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Best Practices to Follow When Creating or Revising an Employee Handbook

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Pamela C. Dausman
Foster Swift Employment Labor & Benefits News
October 2, 2018

An employee handbook is an important tool that employers use to communicate with employees about important workplace issues and can serve as an excellent defense to claims. While many employers have handbooks, the creation of a handbook is too often seen as a one-time event, as opposed to an ongoing process. A relevant and effective handbook is reviewed and updated frequently to ensure that it accurately describes company policies and procedures, addresses changing laws and regulations, and aligns with company objectives. Whether you are planning to update an existing handbook, or develop a new one, there are many important considerations to keep in mind. Following is a list of best practices to apply when creating and maintaining an employee handbook:

Legal Compliance. To ensure compliance with applicable laws and regulations and to mitigate risk in the event of litigation or government audit, a handbook must take into account federal, state and local laws and regulations. Laws vary by state and locality, but federal laws and regulations are uniform. Accordingly, an employee handbook should be written in compliance with federal workplace laws and regulations such as the Fair Labor Standards Act, the Civil Rights Act of 1964, the Occupational Safety and Health Act, the Family and Medical Leave Act, and the Americans with Disabilities Act, to name a few. National Labor Relations Board rulings should also be taken into account. Other laws and regulations should be addressed on state-by-state and locality-by-locality bases.

Special Considerations for Multi-State Employers. It can be challenging, cumbersome and expensive for multi-state employers to maintain a handbook that complies with laws and regulations for each state in which employees are located. One approach to consider is maintaining a single handbook that addresses federal laws and regulations, with addendums for each state where employees are located. This allows employers to maintain a uniform set of policies and procedures, and also address state and locality-specific laws and regulations, without the need to extend state and locality-specific policies across state lines.

Affirm the Employment Status, whether "At Will" or “Just Cause.” A handbook should affirmatively explain the employment relationship. In an at-will relationship, the employer retains the right to make employment decisions at any time, with or without notice and for any or no reason, as long as it is not an unlawful reason. In an at-will relationship, it is important to note that the at-will employment relationship cannot be modified unless it is in writing, for that purpose, and is signed by a specified position that would have such authority, such as the Executive Director or CEO. In a just cause relationship, the employee will not be discharged from employment without “cause,” which should be defined in the handbook.

Payroll and Benefits. Policies related to payroll, frequency of pay, overtime, payroll deductions and social security number privacy should be addressed, as well as those related to health, dental and other benefits.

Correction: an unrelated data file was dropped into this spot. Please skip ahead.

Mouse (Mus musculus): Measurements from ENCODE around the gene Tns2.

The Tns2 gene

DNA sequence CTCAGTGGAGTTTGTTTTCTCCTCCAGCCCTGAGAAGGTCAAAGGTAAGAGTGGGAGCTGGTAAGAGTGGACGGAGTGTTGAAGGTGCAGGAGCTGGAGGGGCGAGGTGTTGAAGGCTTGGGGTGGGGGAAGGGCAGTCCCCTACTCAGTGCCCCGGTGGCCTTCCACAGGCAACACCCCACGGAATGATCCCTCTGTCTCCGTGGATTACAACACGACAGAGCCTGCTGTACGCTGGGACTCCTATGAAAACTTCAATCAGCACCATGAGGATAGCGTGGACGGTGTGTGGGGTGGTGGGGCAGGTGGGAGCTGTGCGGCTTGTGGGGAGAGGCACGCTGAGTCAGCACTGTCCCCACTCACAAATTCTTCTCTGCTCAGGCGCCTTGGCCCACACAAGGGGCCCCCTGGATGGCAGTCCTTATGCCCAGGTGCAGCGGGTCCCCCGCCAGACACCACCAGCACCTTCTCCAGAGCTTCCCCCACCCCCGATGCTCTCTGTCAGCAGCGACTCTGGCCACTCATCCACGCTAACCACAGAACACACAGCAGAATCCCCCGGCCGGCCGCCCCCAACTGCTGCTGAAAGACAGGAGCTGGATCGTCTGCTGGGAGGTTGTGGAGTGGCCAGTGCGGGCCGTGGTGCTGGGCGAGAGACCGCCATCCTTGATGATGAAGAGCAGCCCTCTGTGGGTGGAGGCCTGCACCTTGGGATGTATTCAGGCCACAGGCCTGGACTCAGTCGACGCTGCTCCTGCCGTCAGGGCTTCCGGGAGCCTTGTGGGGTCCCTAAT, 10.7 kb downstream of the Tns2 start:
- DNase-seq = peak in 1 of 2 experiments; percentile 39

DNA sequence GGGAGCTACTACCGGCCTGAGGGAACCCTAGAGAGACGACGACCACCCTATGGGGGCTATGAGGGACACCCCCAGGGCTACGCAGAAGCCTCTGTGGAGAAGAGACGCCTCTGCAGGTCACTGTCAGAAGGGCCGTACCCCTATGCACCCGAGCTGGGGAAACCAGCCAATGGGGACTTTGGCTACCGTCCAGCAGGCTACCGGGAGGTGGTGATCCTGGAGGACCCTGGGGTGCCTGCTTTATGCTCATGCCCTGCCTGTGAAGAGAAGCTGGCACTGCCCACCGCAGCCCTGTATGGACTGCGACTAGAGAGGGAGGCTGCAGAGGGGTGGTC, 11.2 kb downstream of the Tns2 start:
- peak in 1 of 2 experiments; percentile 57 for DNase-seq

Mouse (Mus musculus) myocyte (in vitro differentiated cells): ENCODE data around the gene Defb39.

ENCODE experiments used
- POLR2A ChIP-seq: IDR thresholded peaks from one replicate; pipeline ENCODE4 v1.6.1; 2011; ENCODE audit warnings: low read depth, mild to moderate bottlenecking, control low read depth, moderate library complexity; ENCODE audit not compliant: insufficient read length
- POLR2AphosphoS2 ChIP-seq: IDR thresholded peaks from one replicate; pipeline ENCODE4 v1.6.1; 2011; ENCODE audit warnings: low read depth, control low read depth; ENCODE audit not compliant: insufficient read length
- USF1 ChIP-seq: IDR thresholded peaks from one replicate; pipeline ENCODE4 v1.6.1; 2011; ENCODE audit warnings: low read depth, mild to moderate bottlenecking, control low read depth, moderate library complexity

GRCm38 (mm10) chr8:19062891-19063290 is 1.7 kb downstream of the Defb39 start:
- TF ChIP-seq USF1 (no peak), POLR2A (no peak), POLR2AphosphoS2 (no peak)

Work Hours, Attendance and Leave. Hours and scheduling expectations, vacation, leave (military, maternity, jury duty, etc.), and sick day policies should be explained.

Employee Conduct and Use of Technology. You should address rules of conduct, including nondiscrimination, prohibited harassment, prohibited weapons, use of drugs and alcohol, and expected behavior toward coworkers. It is also important to explain rules related to employee technology use and equipment care, including email, Internet, social media, laptop computers and cell phones and affirm that employees should have no expectation of privacy in any communications over the employer’s communications equipment.

Shortened Limitations Period. Consider including a statement which states that employees are to bring any claims, suits or demands within the lesser of: (i) a specified period of time (should be no fewer than 180 calendar days) of the date that the employee knew or should have known about the basis for the claim, suit or demand, or (ii) the applicable statute of limitation.

Acknowledgement. Ask employees to sign an acknowledgement that they have received the handbook policies. If the Shortened Limitations Period is included in the handbook, that also should be included in the Acknowledgement, and the employee should affirm his/her agreement and understanding.

These are just a few of the considerations and policies that an employer should address in an employee handbook. Every employer's policies, procedures and culture are different, so every handbook should be tailored to an employer's unique circumstances and business objectives. Don’t adopt another organization’s handbook; you may inadvertently undercut an important declaration or what would otherwise have been a good legal defense. You should also have an employment attorney review the employee handbook because there are other policies that are required by law to be posted or communicated, such as notice of accommodation, and the employee handbook is where those should be included.

The creation of a new handbook, or revision of an existing one, is an ideal time to train employees regarding a company's policies and procedures, as well as the laws and regulations from which they were derived.

Foster Swift's Employment Law attorneys routinely help clients create, review, revise, and train their employees on employee handbooks. Give us a call if you'd like some assistance.

This article has been updated from its original publication on August 12, 2014.